“It's amazing creating a league in Africa,” said reigning NBA MVP Giannis Antetokounmpo of the Milwaukee Bucks, a Greek born to Nigerian parents. “Giving opportunities to African talent and African players to go out there and showcase their talent, I knew it was going to happen.”
The teams from Algeria, Cameroon, Madagascar, Mali, Mozambique and Rwanda earned the right to be in the league through qualifying tournaments. The teams from Angola, Egypt, Morocco, Nigeria, Senegal and Tunisia was guaranteed a spot by winning their national leagues.
The league tips off in Dakar, Senegal, on March 13. “I think it's really important because there's a lot of special talent that the world doesn't know about,” said Philadelphia 76ers All-Star Joel Embiid, who hails from Cameroon. “If you look at the guys in the league who have been able to make it, there's probably somebody better than me or has the potential to be better than me in the future. So I think it's a great initiative.”
Embiid, Antetokounmpo and Toronto's Pascal Siakam — all of African descent — will be teammates on Team Giannis in Sunday's All-Star Game. Uniforms for the BAL season were also unveiled Saturday at All-Star weekend by Nike and Jordan Brand. The BAL will debut with the 12 club teams from across Africa divided into two conferences, with each conference playing in three cities. Each team will play five games in the regular season, all in-conference. The top four teams in each conference will qualify for single-elimination playoffs in Kigali, Rwanda.
“This is a historic moment as we welcome the 12 teams that will participate in our inaugural season,” BAL President Amadou Gallo Fall said. “These teams have earned the opportunity to represent their respective countries and will establish the BAL as a world-class product that entertains fans of all ages when the season tips off March 13.”
LEBRON AND VOGEL Before this season, the three best teams that Frank Vogel coached were, in order of winning percentage, the 2013-14 Indiana Pacers, the 2011-12 Pacers and the 2012-13 Pacers. They all ultimately met the same fate: a playoff loss to the Miami Heat and LeBron James.
This year, of course, James and Vogel are paired up with the Los Angeles Lakers — the team leading the Western Conference. Vogel is also coaching Team LeBron in the All-Star Game. James said Saturday he felt a bond with Vogel before they began a coach-player relationship this season.
“I already respected Frank just from a competitive standpoint, and when I was in Miami competing versus the Indiana Pacers teams you saw how they were always prepared,” James said. “They were dedicated to their game plan. They were always ready for our matchups every time we played them. The battles we had versus those teams in Indiana. Didn't need to have a level of respect because it was already there from the jump.”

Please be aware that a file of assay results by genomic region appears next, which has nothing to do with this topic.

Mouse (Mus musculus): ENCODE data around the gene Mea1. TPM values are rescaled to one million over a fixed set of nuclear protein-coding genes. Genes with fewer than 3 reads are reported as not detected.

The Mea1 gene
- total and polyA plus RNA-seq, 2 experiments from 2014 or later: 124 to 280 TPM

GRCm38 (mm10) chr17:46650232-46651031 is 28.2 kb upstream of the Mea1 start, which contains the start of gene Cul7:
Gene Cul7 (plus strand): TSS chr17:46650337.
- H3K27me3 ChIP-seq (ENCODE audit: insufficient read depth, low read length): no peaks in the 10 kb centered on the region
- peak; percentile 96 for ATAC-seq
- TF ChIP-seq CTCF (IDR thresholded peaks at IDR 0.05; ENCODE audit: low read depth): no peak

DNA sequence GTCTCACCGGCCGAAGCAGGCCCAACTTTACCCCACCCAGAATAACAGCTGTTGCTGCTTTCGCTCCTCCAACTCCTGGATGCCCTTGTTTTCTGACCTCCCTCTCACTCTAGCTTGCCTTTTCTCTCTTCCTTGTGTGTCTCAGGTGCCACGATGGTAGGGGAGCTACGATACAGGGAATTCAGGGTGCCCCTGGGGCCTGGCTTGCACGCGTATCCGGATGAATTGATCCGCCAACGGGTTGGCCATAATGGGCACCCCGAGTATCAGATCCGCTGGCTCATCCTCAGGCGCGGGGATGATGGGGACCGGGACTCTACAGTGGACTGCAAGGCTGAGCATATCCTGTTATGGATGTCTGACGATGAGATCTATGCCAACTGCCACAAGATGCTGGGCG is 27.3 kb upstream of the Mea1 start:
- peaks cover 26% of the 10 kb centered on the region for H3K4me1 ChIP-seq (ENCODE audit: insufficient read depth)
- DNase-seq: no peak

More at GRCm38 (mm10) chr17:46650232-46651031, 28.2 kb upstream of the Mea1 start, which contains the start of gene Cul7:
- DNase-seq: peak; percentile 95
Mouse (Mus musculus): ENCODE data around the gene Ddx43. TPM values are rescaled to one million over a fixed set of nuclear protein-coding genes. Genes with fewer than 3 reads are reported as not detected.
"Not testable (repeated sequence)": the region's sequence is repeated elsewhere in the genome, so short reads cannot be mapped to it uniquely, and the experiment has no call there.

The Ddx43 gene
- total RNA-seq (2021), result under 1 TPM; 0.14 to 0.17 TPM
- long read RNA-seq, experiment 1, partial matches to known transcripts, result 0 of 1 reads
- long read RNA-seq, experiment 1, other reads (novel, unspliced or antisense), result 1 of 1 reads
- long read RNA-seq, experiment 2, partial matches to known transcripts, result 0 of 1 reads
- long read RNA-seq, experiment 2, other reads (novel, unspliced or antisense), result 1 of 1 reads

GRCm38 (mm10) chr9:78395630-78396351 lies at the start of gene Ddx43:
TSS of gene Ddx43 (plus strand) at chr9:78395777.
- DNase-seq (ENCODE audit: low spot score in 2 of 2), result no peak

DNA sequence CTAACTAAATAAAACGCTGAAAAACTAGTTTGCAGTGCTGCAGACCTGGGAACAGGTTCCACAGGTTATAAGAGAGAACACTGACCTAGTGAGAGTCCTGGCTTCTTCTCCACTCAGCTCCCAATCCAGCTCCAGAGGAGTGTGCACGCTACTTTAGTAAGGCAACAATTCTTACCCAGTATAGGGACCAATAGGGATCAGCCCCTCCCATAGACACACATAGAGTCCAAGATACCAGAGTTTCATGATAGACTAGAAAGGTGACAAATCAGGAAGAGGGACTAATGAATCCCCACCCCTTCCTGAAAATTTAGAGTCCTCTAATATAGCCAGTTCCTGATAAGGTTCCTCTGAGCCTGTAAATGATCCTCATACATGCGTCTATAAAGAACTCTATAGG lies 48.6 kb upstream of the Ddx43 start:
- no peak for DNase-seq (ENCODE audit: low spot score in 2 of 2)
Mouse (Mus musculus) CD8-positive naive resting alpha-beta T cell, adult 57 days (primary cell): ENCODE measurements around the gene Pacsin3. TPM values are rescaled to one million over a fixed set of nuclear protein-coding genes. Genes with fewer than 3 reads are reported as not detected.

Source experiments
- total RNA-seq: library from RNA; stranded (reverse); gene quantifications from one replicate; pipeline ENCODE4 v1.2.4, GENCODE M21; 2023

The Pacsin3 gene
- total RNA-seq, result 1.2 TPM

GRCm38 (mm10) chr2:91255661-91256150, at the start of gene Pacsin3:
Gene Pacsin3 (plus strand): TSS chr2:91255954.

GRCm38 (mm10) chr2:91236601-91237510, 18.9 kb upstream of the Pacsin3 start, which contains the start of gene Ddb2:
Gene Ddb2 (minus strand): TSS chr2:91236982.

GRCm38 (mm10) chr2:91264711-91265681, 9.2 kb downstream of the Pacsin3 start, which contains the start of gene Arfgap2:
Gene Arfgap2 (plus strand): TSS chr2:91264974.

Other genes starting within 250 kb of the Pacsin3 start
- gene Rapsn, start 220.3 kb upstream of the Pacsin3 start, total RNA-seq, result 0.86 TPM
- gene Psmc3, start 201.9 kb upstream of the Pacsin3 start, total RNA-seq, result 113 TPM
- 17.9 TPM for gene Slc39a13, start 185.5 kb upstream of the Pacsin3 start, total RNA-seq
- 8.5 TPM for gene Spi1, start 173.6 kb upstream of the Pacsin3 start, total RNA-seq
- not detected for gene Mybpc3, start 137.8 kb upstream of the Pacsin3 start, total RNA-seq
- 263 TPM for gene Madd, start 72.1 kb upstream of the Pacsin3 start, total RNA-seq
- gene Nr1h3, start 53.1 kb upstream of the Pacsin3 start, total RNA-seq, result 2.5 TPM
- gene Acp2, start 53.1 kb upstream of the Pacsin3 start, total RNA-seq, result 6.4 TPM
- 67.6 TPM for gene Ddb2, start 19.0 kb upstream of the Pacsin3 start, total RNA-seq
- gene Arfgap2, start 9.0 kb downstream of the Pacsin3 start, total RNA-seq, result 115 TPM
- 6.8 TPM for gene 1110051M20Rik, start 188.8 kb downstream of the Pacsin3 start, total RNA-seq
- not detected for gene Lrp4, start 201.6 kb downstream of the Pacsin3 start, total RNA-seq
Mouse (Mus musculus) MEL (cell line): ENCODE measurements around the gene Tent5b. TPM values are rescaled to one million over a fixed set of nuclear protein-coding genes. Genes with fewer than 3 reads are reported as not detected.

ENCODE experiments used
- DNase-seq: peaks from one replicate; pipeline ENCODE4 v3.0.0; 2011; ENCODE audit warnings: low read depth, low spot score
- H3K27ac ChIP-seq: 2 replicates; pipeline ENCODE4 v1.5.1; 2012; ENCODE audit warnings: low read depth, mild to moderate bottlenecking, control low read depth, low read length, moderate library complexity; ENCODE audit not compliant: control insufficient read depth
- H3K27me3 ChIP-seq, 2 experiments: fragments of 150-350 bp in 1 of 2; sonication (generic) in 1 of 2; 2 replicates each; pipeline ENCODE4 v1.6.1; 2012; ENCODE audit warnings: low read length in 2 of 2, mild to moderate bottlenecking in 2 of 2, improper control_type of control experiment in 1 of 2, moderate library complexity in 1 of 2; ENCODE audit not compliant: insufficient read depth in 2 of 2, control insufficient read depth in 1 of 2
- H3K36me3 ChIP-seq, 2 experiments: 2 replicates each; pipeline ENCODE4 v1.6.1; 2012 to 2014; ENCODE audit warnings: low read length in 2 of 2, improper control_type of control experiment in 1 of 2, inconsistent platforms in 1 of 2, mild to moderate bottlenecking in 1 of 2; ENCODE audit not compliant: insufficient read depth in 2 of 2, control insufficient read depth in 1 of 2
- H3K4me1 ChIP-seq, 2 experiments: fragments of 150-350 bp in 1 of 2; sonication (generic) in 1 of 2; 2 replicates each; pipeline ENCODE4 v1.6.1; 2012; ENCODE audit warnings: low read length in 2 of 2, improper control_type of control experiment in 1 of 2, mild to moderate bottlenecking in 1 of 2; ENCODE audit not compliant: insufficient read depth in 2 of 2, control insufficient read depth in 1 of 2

As has become a tradition at All-Star weekend, James brought 23 high school students from his Akron, Ohio, hometown — his “330 Ambassadors,” he calls them, a nod to Akron’s area code — to experience a new city and volunteer as well.
The kids volunteered at a book bank Thursday, sorting and inspecting books, and selected a book to share with other children in Chicago. That’s akin to what they do at James’ I PROMISE School in Akron, helping at-risk students read.
“I was a young kid growing up in the inner city with not many resources, not much help,” James said. “So, for me to be able to be in the position I am today to be able to give back, not only to my hometown, but go all over the world and inspire people and inspire kids and inspire the youth, I think it's just as important as what I do on the basketball floor.”
BAM’S TIME The Miami Heat have two All-Stars in Jimmy Butler and Bam Adebayo — and had six players picked to be part of the weekend in all, with Tyler Herro and Kendrick Nunn selected for the Rising Stars game, plus Derrick Jones Jr. and Duncan Robinson taking part in All-Star Saturday Night.
Suffice to say, Butler’s first season in Miami is going to his liking. So, too, is his relationship with Adebayo — as evidenced by a stream of answers Butler offered at media day Saturday. He was asked which player he'd want to face if the NBA added a 1-on-1 tournament: “Bam,” Butler said. That was followed by a question about the best trash talker he’s faced: “Bam,” he offered again.
And that was followed by a question about his choice to win the fight next weekend between Deontay Wilder and Tyson Fury. Without Adebayo as an option, Butler improvised: “Whoever Bam’s got,” he said.
TEAM USA The 44 players announced on Feb. 10 as finalists for the men’s team that USA Basketball will send to the Tokyo Olympics this summer is largely composed of NBA veterans and players with experience with the national team.
Chicago’s Zach LaVine wasn’t on the list — and perhaps doesn’t like it — but understands. “There were a lot of guys that were left off of that who were deserving, and that's their decision,” said LaVine, who was part of All-Star weekend as a 3-point contest participant for the hometown Bulls. “I think I made my case for a lot of things to be on it, but I'm not the one picking it. Am I frustrated? Am I disappointed? I wouldn't say frustrated. I think it's more just a little bit more fuel to the fire. But they have their reasons for picking their guys, and it is what it is.”
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